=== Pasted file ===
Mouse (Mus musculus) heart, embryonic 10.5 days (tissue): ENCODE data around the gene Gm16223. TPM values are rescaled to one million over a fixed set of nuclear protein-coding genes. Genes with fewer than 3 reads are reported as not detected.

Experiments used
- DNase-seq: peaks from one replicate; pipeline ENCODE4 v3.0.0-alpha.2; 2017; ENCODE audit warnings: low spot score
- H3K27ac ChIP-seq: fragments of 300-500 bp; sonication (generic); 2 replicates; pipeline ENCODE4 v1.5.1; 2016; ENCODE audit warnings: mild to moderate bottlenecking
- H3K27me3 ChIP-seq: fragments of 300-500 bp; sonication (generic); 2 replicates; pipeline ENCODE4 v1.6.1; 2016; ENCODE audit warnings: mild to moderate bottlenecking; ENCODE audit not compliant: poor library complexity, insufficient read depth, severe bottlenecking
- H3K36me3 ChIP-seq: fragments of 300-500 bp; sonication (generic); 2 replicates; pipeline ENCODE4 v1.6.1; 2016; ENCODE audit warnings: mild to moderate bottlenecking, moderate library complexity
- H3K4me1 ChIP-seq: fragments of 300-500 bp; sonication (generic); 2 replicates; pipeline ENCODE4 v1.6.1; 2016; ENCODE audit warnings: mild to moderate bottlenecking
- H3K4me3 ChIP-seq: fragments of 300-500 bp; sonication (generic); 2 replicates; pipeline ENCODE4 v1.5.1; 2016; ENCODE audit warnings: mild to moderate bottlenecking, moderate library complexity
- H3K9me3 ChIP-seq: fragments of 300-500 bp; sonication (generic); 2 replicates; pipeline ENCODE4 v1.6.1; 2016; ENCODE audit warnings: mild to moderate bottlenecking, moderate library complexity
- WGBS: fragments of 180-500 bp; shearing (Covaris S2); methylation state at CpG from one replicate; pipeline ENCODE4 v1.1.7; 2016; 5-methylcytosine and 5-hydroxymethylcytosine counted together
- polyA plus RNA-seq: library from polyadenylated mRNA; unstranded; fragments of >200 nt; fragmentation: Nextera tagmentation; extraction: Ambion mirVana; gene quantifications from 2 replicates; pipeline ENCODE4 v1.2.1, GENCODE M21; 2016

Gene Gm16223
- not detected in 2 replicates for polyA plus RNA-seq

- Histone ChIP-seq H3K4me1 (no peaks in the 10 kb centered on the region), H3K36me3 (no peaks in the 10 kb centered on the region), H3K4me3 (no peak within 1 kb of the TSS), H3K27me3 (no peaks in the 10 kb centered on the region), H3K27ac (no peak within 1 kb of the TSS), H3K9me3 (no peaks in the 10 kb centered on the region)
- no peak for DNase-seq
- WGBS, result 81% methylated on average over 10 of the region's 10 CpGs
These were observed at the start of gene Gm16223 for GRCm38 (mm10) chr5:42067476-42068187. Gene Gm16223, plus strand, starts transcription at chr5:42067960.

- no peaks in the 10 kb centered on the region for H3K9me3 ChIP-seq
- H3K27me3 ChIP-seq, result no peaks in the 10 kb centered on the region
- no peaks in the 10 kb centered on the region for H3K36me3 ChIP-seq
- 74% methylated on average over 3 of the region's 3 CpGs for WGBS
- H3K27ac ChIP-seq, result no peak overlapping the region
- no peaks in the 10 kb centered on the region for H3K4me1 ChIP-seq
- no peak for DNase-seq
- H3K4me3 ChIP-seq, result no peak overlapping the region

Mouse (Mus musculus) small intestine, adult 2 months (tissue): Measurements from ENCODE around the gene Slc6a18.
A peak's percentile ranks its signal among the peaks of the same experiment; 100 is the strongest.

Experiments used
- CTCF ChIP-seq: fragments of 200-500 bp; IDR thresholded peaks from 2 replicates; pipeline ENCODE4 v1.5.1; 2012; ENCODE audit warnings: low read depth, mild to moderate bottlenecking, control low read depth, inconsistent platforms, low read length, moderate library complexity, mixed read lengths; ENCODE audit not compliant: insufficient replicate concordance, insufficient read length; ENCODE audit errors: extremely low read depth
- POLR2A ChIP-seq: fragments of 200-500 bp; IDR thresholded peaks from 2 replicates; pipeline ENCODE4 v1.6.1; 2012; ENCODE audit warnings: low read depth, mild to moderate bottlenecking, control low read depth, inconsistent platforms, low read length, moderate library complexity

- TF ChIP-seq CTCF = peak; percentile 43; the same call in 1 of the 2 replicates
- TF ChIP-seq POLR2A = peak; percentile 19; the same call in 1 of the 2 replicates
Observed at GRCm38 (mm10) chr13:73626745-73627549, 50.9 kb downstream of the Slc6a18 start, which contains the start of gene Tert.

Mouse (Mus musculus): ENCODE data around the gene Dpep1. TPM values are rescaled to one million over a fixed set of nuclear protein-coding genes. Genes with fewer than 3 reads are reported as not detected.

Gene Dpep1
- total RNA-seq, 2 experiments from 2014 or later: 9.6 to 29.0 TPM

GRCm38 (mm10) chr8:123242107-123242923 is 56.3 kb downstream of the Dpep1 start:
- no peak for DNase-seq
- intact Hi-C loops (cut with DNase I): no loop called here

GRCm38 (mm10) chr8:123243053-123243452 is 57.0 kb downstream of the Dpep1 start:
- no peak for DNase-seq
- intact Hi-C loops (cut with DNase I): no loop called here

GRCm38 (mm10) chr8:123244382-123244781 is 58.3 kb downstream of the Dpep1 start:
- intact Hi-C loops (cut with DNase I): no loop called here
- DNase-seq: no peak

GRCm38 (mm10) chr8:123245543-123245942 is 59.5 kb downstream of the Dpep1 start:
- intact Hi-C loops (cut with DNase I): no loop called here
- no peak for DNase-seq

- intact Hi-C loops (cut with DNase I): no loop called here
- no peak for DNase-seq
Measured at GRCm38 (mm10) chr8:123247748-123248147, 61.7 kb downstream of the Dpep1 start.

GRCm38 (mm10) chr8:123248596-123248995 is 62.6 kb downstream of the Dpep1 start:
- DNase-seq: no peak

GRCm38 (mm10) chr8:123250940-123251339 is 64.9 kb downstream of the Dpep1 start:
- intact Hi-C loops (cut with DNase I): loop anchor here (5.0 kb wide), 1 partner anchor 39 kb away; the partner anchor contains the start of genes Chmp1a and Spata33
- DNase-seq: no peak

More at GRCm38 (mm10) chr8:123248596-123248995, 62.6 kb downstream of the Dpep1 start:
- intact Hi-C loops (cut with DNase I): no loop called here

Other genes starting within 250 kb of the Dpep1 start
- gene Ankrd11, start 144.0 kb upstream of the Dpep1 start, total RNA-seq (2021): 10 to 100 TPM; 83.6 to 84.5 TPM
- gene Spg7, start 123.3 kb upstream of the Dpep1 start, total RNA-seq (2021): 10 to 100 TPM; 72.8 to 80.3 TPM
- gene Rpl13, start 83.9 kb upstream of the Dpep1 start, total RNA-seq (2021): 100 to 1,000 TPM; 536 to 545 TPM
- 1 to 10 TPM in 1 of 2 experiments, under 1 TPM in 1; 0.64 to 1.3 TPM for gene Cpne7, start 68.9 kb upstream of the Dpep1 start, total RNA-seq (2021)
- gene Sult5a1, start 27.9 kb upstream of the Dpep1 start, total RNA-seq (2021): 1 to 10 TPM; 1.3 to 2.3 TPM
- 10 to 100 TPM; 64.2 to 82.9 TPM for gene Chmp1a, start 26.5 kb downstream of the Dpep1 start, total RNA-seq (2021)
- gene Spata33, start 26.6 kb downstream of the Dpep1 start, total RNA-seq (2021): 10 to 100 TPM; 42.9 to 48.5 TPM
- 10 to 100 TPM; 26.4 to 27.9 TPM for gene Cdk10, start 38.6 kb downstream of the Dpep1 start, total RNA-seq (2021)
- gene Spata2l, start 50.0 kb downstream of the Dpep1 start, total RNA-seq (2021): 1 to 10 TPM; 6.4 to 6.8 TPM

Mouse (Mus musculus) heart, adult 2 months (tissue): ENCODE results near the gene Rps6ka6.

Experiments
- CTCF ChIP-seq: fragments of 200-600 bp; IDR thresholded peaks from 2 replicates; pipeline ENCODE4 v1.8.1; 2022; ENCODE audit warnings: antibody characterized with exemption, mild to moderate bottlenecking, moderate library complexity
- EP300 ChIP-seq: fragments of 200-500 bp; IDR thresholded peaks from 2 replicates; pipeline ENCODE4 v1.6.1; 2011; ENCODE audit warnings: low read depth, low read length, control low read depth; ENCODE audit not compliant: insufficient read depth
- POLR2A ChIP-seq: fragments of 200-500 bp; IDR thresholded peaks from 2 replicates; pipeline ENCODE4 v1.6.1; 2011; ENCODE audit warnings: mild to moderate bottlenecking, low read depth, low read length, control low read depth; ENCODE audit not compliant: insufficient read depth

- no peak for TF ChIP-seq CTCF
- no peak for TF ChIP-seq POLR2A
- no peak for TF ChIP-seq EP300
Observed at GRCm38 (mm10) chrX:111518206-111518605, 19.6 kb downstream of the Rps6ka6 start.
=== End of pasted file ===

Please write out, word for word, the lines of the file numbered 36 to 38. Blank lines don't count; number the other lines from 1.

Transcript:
- total RNA-seq, 2 experiments from 2014 or later: 9.6 to 29.0 TPM

GRCm38 (mm10) chr8:123242107-123242923 is 56.3 kb downstream of the Dpep1 start:
- no peak for DNase-seq